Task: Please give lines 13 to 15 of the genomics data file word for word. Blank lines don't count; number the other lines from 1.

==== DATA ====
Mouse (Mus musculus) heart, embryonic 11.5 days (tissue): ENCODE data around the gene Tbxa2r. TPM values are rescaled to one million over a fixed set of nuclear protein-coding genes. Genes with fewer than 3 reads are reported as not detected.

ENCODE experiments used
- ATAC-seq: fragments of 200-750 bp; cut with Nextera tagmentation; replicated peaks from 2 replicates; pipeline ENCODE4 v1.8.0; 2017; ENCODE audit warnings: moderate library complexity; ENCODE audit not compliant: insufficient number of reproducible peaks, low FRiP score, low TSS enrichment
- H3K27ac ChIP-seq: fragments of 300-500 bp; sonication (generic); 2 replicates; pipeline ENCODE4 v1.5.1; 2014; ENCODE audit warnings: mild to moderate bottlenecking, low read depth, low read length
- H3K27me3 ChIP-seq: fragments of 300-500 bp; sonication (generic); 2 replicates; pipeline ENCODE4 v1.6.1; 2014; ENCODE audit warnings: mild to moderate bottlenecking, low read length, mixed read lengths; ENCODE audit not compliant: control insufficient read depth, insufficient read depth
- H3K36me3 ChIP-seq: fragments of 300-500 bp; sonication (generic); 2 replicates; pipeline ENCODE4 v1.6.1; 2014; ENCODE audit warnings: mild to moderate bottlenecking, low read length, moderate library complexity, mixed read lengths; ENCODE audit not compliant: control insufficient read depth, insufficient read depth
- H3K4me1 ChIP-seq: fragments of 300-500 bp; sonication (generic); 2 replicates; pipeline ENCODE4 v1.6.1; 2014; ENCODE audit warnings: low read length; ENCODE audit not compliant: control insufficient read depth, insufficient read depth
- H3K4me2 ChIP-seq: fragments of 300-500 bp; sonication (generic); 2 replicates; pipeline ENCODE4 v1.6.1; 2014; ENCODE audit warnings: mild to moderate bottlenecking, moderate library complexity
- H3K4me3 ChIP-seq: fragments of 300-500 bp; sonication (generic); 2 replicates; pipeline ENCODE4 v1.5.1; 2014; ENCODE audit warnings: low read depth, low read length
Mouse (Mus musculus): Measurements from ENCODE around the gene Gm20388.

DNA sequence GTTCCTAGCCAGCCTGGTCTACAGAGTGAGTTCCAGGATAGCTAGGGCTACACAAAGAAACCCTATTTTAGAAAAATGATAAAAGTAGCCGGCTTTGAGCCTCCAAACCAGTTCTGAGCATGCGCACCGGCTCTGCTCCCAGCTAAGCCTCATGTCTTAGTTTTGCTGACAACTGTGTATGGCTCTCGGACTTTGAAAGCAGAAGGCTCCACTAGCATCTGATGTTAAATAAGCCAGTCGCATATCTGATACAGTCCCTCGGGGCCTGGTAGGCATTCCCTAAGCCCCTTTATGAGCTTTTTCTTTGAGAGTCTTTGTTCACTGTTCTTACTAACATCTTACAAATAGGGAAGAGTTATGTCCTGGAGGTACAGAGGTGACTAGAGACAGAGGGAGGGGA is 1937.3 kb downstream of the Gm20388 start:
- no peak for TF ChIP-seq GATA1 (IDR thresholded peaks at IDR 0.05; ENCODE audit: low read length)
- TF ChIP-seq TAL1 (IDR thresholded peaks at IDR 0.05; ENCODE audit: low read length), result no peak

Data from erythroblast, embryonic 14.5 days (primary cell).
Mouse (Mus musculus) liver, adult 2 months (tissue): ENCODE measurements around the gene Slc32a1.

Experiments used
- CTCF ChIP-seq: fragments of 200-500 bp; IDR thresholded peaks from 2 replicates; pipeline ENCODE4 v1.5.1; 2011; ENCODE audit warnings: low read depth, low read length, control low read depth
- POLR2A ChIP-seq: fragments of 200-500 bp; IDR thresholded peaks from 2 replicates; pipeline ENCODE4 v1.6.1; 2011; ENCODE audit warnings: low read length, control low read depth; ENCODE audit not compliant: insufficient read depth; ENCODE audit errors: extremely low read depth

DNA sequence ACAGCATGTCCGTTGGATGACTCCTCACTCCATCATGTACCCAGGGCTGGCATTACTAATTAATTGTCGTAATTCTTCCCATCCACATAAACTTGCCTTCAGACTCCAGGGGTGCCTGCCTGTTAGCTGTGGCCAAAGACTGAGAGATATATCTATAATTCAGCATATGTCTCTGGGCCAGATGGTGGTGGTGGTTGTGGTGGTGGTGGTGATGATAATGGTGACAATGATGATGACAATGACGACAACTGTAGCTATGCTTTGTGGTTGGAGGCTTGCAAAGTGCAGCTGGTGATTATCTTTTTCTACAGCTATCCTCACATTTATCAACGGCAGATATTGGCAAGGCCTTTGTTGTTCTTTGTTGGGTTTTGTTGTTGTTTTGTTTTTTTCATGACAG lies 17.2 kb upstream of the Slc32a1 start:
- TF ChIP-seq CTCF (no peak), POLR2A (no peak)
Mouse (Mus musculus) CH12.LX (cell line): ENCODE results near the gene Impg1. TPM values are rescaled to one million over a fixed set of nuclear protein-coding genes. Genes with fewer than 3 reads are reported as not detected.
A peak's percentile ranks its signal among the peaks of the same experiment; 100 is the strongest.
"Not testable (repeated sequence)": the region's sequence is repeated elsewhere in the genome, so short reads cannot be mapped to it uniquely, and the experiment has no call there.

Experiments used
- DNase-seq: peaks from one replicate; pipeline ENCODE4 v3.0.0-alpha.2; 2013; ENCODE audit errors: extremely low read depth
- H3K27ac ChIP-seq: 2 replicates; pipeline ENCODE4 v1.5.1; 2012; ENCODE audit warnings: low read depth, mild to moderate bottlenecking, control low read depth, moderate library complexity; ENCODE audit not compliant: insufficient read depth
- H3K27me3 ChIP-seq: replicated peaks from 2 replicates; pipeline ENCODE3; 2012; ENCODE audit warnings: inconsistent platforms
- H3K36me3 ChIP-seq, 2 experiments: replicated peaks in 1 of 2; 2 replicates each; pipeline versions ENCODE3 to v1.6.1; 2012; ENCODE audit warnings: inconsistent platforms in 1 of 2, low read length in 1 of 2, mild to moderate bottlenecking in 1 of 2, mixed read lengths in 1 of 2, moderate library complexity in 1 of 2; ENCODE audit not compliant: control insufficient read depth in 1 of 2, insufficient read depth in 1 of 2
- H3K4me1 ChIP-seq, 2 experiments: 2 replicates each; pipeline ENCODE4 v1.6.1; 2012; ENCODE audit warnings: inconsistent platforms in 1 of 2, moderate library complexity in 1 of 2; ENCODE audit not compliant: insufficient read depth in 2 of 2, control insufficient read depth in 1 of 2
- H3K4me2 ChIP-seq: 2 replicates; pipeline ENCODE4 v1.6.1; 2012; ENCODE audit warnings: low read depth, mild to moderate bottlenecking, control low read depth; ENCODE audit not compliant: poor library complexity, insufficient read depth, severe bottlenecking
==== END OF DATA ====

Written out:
- TF ChIP-seq TAL1 (IDR thresholded peaks at IDR 0.05; ENCODE audit: low read length), result no peak

Data from erythroblast, embryonic 14.5 days (primary cell).
Mouse (Mus musculus) liver, adult 2 months (tissue): ENCODE measurements around the gene Slc32a1.